The best approach is to keep practicing until the mechanics you are learning become spontaneous and automatic. They will then show up in your match play. There is no need to force this process. In your matches you can practice a technique here and there and apply some simple general information, but the majority of what you are learning must first be rooted in your subconscious as you develop a "feel." If you are not able to apply what you are learning, this means one thing...not enough repetition yet!

3. DEVELOP A SIMPLE WEEKLY TRAINING PLAN

Here is where the majority of players fall short: NO CONSISTENT WEEKLY TRAINING PLAN, other than a lesson or some match play. You must develop a consistent but simple, week by week training plan in which you hit tennis balls on a ball machine, against a wall, or with a practice partner who is willing to be a slave driver!

You do not even need that much practice per week to achieve some excellent results. Let's say you would like to improve your forehand and your volleys. If you have a minimum of one hour a week you could hit 150 to 300 forehands, and maybe 15 to 30 minutes of volleys. You could also sprinkle in some of the other shots like backhands or overheads, but your main focus and the most repetition would be on your forehand and volleys. This would significantly separate you from the pack. But you MUST continue week after week for months and months, not just practice for a few weeks and quit. You must make a commitment! This is the commitment that pros make that ultimately separates them from everyone else. Year after year they practice more than everyone else! Did you think it was just talent that makes your top pros the best in the world?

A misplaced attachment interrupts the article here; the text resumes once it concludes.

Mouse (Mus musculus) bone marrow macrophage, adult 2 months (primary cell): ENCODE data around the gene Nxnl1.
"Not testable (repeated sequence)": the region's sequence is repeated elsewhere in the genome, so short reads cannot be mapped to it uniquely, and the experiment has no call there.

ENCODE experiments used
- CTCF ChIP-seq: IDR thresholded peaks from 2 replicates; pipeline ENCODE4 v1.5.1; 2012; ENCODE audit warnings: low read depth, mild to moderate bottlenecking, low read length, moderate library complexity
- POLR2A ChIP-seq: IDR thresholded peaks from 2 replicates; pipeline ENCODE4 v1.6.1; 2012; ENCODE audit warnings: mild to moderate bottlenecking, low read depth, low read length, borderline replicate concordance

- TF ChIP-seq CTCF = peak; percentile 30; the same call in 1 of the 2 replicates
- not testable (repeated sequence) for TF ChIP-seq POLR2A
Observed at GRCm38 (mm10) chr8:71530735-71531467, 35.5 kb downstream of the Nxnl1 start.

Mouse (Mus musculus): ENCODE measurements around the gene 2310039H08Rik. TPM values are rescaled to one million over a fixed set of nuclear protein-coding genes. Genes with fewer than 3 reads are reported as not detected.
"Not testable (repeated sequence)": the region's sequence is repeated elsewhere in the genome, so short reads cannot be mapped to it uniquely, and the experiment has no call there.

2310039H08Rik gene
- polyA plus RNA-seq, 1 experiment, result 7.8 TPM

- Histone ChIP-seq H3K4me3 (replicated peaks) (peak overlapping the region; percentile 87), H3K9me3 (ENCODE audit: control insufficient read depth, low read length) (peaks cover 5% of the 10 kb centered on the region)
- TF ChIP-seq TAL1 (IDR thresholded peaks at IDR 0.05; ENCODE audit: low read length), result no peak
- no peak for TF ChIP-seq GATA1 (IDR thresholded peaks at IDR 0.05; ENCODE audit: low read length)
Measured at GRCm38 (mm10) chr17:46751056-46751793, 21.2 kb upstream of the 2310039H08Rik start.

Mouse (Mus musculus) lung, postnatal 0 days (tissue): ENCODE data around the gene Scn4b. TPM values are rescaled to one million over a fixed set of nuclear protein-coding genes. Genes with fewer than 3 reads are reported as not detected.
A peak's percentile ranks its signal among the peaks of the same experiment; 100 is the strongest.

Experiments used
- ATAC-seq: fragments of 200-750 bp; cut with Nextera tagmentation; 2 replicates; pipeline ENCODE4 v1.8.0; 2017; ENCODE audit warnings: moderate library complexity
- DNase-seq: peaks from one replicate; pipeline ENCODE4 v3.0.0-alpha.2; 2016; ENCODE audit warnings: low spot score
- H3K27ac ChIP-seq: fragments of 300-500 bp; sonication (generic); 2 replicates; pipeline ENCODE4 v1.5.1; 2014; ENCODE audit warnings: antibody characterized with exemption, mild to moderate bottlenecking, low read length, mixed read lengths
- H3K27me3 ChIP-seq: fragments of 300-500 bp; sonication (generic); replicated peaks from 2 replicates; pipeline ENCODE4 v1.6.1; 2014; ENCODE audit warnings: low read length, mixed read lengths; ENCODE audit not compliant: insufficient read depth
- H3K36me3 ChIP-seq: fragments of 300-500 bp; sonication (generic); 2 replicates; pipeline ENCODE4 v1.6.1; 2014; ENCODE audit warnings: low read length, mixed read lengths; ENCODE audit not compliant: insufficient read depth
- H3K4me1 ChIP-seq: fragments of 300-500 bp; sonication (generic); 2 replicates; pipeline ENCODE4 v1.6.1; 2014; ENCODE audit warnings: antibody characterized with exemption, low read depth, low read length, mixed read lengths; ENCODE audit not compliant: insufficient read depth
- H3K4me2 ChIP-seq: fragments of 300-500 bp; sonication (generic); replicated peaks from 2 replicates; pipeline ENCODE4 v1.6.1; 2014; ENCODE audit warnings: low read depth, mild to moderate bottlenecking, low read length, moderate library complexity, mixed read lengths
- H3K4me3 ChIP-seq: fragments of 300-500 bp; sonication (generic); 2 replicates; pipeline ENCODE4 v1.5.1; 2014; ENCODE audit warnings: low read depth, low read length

Tennis lessons can make a tremendous difference if you are willing to think correctly about your game (no comparisons), understand how you learn (do not force new techniques), and are willing to practice weekly (make a commitment).

Your tennis pro,

Tom Veneziano

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TESTIMONIAL

Tom,

I continue to play tennis for five to seven hours a week and thanks to your approach I see myself improving without ever being down on myself. As I learn to move from lobs to passing shots, and from hitting groundstrokes to hitting volleys, I enjoy the games from shot to shot and moment to moment. As football players might say: "We play as well as the opponent lets us." As we meet the challenge of one opponent, if we're lucky, we find another one that is a new challenge and will give us the opposition we need to develop further.

Respectfully and Sincerely,

Richard Brandt
Brooklyn Park, MN

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ADDENDUM:  I teach a total system of thinking in regard to stroke production and mental attitude which I cannot explain in one email.  Although each lesson can stand alone you will derive tremendous physical and mental benefit by understanding the total philosophy.  These emails, my web site, books, and tapes are part of a course in tennis, not just isolated tennis tips.  They all fit together into a system.  A system that once understood can help you not only learn tennis at a faster rate, and develop mental toughness, but also give you the knowledge necessary to help guide you and your children to a better understanding of the developmental process.

Click here for more information about my books and tapes